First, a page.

Alzheimer’s Disease: Type 3 Diabetes?

by Sandy Todd Webster on Nov 01, 2012

Food for Thought

There is a growing and compelling body of evidence that Alzheimer’s and Type 2 diabetes are linked by a common factor: insulin resistance. Earlier this year, researchers at the University of Pittsburgh proved it for the first time.

If further study continues to support this finding, the implications for the growing ranks of overweight individuals at risk for type 2 are staggering. They, and their families, may well be facing the pain and expense associated with Alzheimer’s as well. According to a press release from Penn Medicine, the risk of developing Alzheimer’s disease increases by 50% for people with diabetes. Type 2 diabetes is due to insulin resistance and accounts for 90% of all diabetes cases, says the same source.

Insulin is a hormone important to many bodily functions, including the health of brain cells. The University of Pittsburgh team identified extensive abnormalities in the activity of two major signaling pathways for insulin and insulin-like growth factor in nondiabetic people with Alzheimer’s disease. These pathways could be targeted with new or existing medicines to potentially resensitize the brain to insulin and possibly slow down or even improve cognitive decline.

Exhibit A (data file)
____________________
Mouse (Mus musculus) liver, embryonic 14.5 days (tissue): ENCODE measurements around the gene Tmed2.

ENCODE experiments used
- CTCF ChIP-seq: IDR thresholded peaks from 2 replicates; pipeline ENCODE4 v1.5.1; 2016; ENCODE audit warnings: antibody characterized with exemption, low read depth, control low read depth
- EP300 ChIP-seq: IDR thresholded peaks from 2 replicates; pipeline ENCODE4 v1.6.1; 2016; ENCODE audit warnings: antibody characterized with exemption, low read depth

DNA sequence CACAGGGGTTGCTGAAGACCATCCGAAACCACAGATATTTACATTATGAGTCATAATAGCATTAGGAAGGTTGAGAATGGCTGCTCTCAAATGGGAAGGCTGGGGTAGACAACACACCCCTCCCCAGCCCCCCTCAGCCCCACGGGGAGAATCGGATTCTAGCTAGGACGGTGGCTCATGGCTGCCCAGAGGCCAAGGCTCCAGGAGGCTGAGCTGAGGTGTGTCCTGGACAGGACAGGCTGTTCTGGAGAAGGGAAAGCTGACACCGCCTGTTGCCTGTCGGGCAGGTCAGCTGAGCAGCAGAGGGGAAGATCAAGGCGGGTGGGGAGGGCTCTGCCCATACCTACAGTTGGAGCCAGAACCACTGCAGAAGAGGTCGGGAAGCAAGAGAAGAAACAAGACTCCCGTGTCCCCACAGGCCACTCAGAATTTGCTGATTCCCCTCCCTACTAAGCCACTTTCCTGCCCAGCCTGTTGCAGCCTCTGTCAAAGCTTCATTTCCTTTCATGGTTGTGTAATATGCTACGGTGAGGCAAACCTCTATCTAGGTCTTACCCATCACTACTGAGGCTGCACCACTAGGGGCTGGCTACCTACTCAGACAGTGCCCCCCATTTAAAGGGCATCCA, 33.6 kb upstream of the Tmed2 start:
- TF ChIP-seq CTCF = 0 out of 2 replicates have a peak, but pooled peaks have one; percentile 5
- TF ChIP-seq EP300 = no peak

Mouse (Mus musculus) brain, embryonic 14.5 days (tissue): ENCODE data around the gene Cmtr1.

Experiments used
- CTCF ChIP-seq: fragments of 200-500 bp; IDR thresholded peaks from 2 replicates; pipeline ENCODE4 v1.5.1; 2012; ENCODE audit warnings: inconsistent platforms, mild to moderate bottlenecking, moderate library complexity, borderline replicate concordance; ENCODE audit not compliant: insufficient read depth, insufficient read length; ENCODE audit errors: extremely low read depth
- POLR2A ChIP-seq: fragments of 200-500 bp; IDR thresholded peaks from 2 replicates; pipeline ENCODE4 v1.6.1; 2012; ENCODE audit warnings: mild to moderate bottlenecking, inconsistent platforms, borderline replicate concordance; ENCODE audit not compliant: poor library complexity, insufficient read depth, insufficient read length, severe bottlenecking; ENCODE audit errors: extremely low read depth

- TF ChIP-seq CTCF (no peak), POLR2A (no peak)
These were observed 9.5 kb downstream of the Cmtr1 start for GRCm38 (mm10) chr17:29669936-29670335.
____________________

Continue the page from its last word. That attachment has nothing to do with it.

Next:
The study, now online in the Journal of Clinical Investigation (122 [4], 1316–38), is the first to demonstrate directly that insulin resistance occurs in the brains of people with Alzheimer’s disease.

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About the Author

Sandy Todd Webster

Sandy Todd Webster IDEA Author/Presenter

Sandy Todd Webster is Editor in Chief of IDEA's publications, including the award-winning IDEA FITNESS JOURNAL and IDEA FOOD & NUTRITION TIPS, the industry's leading resources for fitness, wellness and nutrition professionals worldwide. Sandy joined IDEA in 2001 as executive editor of IDEA PERSONAL TRAINER and IDEA FITNESS MANAGER magazines and was promoted to lead the editorial team in 2003. More than 20 years in magazine publishing, marketing communications and creative services have shaped her straightforward approach to multi-channel communication. Early experience in Los Angeles as a sports writer/reporter, and then enriching years as a managing editor in allied health care publishing have pulled her across a spectrum of stimulating subject matter. Fitness, health and nutrition reside at the perfect center of this content continuum, she feels. A Chicago native, Sandy grew up fully engaged in various competitive sports. Her drive and dedication as an athlete translate to a disciplined work ethic and unwavering approach to challenge in her career. Shortly after graduating journalism school from Southern Illinois University-Carbondale, she was recruited to L.A. for her first post in magazine publishing. After two decades of working on magazines--and now in the throes of applying the unbelieveable multi-media content delivery options available in the magazine 2.0 world--she is still "completely in love" with the creative process it takes to deliver meaningful, inspirational content to end users. She is an accomplished home cook and gardner who would love to combine those skills and passions with her health and fitness background to continue educating readers about a well-balanced, healthy lifestyle.